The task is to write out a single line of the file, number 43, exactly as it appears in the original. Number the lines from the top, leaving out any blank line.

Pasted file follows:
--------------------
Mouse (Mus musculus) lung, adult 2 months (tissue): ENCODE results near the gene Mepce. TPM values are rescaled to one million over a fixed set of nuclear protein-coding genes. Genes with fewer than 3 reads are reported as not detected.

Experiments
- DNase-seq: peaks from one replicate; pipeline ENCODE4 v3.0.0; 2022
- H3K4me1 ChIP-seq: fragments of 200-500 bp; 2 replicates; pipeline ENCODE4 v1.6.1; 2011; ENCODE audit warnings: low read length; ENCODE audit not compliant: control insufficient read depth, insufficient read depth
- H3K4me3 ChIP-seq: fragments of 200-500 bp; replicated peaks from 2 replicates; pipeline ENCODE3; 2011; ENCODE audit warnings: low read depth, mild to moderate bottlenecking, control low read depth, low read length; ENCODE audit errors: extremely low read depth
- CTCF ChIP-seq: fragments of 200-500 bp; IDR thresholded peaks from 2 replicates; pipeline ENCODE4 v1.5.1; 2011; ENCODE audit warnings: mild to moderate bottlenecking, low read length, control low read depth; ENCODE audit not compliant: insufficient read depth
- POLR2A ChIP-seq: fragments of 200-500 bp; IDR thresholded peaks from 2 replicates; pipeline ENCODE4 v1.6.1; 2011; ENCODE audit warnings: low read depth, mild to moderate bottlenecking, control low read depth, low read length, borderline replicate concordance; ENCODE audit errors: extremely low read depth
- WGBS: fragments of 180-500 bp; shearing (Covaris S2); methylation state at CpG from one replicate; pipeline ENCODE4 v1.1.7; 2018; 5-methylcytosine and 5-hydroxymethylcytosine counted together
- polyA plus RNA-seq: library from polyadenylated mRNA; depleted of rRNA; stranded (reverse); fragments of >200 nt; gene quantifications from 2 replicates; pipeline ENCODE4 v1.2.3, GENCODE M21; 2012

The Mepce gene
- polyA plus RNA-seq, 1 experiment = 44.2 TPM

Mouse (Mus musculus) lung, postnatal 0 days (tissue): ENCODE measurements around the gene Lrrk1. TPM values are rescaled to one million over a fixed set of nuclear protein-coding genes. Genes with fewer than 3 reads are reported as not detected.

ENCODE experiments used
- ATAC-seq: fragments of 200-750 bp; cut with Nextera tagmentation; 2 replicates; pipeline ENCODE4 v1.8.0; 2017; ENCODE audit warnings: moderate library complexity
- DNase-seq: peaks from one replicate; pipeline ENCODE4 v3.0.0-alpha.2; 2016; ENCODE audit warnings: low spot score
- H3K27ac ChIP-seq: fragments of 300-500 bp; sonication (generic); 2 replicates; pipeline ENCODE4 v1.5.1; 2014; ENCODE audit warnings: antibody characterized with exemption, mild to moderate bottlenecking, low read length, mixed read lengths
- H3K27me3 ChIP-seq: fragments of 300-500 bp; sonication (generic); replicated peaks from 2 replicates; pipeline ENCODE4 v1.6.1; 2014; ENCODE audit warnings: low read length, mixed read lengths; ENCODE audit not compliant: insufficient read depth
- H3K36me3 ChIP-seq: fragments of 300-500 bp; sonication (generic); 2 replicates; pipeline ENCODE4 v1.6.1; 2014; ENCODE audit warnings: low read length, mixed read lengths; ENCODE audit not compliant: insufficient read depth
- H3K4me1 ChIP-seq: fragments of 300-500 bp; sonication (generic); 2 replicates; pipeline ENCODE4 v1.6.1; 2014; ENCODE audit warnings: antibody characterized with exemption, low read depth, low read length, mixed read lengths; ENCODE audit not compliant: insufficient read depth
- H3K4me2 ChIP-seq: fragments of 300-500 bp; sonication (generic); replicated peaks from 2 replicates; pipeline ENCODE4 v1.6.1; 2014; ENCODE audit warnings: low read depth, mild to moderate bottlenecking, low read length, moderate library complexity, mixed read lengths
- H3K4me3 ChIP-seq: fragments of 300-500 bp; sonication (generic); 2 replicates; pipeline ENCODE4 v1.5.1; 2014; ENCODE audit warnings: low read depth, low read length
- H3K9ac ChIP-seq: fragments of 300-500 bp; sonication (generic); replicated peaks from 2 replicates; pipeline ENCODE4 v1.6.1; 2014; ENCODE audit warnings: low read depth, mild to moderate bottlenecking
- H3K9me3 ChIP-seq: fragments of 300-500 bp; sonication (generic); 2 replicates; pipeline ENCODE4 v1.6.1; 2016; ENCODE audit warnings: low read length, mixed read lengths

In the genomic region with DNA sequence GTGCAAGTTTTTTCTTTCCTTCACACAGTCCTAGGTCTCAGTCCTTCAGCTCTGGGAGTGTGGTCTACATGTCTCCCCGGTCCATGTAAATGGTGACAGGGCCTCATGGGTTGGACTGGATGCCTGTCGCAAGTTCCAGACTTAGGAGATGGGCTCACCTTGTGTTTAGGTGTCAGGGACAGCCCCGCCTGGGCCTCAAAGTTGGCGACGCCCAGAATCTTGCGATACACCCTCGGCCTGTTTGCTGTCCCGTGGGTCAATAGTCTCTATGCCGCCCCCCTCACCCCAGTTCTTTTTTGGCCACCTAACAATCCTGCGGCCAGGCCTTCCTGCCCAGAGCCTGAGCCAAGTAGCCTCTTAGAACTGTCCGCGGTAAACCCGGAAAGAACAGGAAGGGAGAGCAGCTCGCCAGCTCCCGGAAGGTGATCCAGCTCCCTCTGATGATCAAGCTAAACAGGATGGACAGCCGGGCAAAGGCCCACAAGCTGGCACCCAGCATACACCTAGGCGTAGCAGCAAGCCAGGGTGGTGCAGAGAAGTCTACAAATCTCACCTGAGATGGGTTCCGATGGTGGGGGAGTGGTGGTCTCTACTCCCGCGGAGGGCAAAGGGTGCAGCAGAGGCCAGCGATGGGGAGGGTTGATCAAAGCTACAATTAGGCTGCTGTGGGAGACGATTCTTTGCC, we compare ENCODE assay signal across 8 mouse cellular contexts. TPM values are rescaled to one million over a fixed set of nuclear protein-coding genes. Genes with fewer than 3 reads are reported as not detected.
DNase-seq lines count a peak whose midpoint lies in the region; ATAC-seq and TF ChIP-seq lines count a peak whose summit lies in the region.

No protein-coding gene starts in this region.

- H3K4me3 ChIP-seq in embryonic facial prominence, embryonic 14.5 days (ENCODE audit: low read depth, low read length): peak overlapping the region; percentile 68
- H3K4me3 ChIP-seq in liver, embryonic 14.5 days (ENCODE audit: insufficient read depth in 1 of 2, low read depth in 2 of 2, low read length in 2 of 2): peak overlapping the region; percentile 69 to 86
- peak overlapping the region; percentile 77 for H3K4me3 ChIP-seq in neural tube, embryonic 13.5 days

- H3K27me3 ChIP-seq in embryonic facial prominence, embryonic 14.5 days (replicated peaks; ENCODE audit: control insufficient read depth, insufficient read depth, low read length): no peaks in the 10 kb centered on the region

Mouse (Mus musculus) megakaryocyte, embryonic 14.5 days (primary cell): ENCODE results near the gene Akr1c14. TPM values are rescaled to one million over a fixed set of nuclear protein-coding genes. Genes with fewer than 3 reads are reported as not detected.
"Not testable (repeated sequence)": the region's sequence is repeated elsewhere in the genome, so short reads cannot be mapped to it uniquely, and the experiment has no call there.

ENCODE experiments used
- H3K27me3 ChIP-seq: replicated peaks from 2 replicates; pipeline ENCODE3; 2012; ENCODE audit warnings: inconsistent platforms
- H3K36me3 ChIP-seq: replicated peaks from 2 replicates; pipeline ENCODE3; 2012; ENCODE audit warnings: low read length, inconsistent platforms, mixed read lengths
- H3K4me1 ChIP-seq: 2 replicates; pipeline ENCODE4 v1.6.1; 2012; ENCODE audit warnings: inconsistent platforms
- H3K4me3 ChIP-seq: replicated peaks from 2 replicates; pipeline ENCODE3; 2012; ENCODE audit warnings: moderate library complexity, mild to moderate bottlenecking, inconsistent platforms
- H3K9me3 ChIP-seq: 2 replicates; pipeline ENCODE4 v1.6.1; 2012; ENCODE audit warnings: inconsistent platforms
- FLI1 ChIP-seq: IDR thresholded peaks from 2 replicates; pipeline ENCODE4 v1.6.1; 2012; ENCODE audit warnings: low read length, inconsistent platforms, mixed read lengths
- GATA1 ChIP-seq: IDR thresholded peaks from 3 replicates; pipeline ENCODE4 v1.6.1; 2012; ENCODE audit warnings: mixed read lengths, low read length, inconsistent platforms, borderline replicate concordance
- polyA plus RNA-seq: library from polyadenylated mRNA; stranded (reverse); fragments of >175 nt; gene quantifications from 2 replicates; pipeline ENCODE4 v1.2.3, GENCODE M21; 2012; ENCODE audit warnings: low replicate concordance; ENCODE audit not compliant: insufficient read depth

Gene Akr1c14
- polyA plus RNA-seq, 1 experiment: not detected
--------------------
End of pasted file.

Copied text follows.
- polyA plus RNA-seq, 1 experiment: not detected